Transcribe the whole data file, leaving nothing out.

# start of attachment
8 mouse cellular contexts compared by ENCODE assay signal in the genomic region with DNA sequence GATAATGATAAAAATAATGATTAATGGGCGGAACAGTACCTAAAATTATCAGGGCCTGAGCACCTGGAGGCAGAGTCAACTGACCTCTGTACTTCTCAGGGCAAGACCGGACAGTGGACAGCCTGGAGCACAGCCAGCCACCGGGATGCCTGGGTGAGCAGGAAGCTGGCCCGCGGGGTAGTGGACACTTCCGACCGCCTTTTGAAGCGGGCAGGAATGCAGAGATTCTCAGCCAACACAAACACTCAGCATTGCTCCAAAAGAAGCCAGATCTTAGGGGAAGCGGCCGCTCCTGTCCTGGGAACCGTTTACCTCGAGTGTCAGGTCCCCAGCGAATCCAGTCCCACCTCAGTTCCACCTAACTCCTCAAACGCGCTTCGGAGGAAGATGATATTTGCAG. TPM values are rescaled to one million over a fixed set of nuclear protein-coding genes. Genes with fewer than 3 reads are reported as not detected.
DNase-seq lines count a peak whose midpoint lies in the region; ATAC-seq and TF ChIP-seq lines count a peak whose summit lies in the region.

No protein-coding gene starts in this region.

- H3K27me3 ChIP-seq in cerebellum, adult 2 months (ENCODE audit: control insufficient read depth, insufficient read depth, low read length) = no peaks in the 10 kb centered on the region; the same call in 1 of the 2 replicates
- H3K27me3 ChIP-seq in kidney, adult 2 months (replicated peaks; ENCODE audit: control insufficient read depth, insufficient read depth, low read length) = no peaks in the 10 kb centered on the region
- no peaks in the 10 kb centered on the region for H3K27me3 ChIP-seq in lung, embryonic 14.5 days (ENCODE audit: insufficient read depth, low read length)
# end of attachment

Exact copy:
8 mouse cellular contexts compared by ENCODE assay signal in the genomic region with DNA sequence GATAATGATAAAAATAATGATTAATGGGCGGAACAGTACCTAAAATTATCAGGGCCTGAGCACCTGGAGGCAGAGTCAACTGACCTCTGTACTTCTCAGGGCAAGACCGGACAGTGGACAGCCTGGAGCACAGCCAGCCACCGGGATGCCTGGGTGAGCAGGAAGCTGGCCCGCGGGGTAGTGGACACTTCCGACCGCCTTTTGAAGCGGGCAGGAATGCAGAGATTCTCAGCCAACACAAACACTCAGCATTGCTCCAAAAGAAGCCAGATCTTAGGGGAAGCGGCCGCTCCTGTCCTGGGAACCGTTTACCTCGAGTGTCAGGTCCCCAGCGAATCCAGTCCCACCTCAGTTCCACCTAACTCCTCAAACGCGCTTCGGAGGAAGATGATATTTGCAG. TPM values are rescaled to one million over a fixed set of nuclear protein-coding genes. Genes with fewer than 3 reads are reported as not detected.
DNase-seq lines count a peak whose midpoint lies in the region; ATAC-seq and TF ChIP-seq lines count a peak whose summit lies in the region.

No protein-coding gene starts in this region.

- H3K27me3 ChIP-seq in cerebellum, adult 2 months (ENCODE audit: control insufficient read depth, insufficient read depth, low read length) = no peaks in the 10 kb centered on the region; the same call in 1 of the 2 replicates
- H3K27me3 ChIP-seq in kidney, adult 2 months (replicated peaks; ENCODE audit: control insufficient read depth, insufficient read depth, low read length) = no peaks in the 10 kb centered on the region
- no peaks in the 10 kb centered on the region for H3K27me3 ChIP-seq in lung, embryonic 14.5 days (ENCODE audit: insufficient read depth, low read length)